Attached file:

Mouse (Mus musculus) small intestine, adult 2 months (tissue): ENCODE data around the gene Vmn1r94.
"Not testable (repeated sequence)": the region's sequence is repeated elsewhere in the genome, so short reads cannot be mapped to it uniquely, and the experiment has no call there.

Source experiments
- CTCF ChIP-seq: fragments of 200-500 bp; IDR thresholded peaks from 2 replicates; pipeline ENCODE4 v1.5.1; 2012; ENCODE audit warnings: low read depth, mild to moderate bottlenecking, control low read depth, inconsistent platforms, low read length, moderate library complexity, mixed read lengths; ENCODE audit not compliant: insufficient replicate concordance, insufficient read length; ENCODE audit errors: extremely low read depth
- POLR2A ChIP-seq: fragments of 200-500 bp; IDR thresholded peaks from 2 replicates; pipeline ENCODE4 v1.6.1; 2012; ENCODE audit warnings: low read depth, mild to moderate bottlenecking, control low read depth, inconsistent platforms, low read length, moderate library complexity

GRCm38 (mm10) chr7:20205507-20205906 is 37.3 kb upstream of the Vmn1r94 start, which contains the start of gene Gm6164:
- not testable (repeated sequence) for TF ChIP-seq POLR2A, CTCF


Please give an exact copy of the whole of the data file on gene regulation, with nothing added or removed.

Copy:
Mouse (Mus musculus) small intestine, adult 2 months (tissue): ENCODE data around the gene Vmn1r94.
"Not testable (repeated sequence)": the region's sequence is repeated elsewhere in the genome, so short reads cannot be mapped to it uniquely, and the experiment has no call there.

Source experiments
- CTCF ChIP-seq: fragments of 200-500 bp; IDR thresholded peaks from 2 replicates; pipeline ENCODE4 v1.5.1; 2012; ENCODE audit warnings: low read depth, mild to moderate bottlenecking, control low read depth, inconsistent platforms, low read length, moderate library complexity, mixed read lengths; ENCODE audit not compliant: insufficient replicate concordance, insufficient read length; ENCODE audit errors: extremely low read depth
- POLR2A ChIP-seq: fragments of 200-500 bp; IDR thresholded peaks from 2 replicates; pipeline ENCODE4 v1.6.1; 2012; ENCODE audit warnings: low read depth, mild to moderate bottlenecking, control low read depth, inconsistent platforms, low read length, moderate library complexity

GRCm38 (mm10) chr7:20205507-20205906 is 37.3 kb upstream of the Vmn1r94 start, which contains the start of gene Gm6164:
- not testable (repeated sequence) for TF ChIP-seq POLR2A, CTCF